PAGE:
The World According to AI – Episode 2 The Bias in the Machine
Al Jazeera (2019)
This documentary examines how drone algorithms the US military developed for the battlefields of Iraq, Afghanistan and Yemen (see Civilian Drone Strikes: Targeted by Algorithm) are being rolled out by urban police. Because these law enforcement algorithms are based on faulty data, they disproportionately target the poor and minorities. Because these particular zip codes are already over-policed, they provide the vast majority of data used in creating new algorithms.
What the filmmakers find particularly alarming is that many of the same algorithms are used to make bail decisions, sentencing recommendations and credit scores, as well as determining eligibility for state housing and other benefits.
The filmmakers visit Skid Road, the second most policed area in the world, after Baghdad. Owing to the current housing crisis, it hosts a massive homeless population, most of whom are either Black or disabled. The reason Skid Row is so heavily policed is because Skid Row borders on the wealthy Los Angeles financial district. One Skid Row woman has been arrested 108 times for sitting or lying on the sidewalk.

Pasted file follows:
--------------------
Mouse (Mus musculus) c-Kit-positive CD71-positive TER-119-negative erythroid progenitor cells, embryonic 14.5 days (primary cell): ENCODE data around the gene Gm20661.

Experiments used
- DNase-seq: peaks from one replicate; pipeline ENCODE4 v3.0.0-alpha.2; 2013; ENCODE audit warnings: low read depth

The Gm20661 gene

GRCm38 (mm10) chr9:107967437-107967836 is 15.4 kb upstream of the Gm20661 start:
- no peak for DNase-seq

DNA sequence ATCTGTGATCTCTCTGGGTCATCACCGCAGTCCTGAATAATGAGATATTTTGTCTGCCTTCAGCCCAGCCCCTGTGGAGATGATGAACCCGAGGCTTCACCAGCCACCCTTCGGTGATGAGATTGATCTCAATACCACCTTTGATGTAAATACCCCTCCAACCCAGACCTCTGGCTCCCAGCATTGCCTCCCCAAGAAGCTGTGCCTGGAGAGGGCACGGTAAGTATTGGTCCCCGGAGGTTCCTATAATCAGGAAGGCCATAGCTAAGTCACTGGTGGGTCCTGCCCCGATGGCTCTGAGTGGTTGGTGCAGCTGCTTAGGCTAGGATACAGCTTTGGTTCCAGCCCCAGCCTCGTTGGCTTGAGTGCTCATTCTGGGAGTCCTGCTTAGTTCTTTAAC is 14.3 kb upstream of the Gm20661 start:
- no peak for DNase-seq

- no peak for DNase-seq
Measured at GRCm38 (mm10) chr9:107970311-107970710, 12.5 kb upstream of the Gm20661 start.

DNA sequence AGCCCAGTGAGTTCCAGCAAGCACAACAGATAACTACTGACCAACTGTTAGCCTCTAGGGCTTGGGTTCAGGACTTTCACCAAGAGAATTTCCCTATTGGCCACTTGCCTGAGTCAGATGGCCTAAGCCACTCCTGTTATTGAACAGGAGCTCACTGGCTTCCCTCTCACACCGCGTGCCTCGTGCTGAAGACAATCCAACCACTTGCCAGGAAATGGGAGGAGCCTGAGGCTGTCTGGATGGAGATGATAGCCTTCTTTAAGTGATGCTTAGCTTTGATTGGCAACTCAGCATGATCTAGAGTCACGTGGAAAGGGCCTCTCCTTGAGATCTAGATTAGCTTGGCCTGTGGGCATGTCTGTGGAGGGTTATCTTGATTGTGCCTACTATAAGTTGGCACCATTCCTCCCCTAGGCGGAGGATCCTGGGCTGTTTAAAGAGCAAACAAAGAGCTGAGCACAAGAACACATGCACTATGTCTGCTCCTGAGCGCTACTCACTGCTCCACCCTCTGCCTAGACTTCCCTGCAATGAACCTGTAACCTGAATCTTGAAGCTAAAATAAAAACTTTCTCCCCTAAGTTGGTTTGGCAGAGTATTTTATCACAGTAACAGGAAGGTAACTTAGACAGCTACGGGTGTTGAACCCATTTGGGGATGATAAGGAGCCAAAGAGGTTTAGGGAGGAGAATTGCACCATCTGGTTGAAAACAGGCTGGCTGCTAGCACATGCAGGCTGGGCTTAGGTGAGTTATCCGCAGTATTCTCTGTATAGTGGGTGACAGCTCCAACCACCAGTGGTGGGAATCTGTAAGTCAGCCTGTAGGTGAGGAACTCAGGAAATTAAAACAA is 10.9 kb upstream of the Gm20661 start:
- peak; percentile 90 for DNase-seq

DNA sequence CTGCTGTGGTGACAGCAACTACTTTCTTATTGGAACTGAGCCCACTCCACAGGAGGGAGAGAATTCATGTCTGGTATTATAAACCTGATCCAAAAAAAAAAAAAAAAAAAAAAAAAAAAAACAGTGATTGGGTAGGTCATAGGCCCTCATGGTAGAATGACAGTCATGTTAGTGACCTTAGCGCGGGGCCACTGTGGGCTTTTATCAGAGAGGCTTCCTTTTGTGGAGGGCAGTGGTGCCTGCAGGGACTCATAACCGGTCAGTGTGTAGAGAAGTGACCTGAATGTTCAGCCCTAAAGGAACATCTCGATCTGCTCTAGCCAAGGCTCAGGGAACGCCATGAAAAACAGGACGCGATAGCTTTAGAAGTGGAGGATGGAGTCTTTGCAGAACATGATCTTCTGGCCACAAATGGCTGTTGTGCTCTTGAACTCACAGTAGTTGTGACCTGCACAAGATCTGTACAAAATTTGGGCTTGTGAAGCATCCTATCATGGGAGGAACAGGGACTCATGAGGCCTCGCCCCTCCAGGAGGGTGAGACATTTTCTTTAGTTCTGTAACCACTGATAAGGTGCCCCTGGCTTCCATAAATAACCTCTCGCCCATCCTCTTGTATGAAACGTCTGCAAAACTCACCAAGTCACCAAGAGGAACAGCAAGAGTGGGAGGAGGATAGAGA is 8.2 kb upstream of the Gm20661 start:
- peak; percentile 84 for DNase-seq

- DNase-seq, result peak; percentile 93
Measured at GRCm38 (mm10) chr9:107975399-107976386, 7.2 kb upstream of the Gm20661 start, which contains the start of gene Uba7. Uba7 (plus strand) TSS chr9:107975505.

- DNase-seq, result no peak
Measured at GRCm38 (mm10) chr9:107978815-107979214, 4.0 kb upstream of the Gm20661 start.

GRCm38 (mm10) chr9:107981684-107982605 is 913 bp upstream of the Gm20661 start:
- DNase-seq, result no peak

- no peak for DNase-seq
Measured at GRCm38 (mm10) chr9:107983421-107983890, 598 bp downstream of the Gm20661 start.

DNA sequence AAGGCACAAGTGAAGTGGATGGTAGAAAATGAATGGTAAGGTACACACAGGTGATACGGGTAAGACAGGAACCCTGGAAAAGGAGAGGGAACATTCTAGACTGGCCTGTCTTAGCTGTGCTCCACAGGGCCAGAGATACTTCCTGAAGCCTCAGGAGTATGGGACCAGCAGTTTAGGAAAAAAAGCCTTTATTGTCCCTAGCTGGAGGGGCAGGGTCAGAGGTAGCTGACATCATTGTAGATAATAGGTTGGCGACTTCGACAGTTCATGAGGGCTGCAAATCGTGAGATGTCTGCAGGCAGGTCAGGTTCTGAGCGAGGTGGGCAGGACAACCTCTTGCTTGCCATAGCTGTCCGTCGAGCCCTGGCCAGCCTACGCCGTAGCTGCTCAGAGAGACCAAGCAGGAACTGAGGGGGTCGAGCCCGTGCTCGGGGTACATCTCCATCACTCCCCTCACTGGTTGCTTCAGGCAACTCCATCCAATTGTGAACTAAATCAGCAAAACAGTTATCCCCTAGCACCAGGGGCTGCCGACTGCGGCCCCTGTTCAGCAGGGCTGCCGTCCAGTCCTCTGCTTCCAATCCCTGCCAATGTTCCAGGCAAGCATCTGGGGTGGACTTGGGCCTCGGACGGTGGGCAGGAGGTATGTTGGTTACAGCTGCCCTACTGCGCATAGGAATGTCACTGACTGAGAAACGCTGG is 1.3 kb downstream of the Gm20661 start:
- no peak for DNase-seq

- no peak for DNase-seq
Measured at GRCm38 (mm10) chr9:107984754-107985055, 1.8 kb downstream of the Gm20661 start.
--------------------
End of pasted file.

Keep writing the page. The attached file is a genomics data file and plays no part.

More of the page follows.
The US military also uses Skid Row population to test new spy software.
Life After Parole is a Frontline documentary about a Connecticut program seeking to reduce mass incarceration rates and prison costs by granting low risk offenders early parole. The film follows four new parolees over a 1 1/2 year period. In each case, it’s clear their risk of re-offending directly relates to the quality of their relationship with their parole officer.
It’s clear from this documentary the effectiveness of this experiment depends largely on the ability of parole officers to shift roles. Instead of mainly monitoring parolees for infractions of their parole conditions, they must learn to play a supportive role in helping former inmates build a new life for themselves. At the moment, they are expected to play both roles simultaneously, and criminologists question whether this is even possible.
Of the four offenders, the sole female is the only one to stay out of prison on the first try. I suspect this relates partly to the nature of her offense (the three men, all imprisoned for drug-related crimes, violate their condition of parole by relapsing), partly to strong motivation to be re-united with her son and partly to a strong relationship with a highly skilled parole officer. The woman, who is African American, has been in prison for ten years for slashing another women with a knife. The length of this sentence for an assault and battery charge is ludicrous. It speaks volumes to the blatant racism of the US criminal justice system.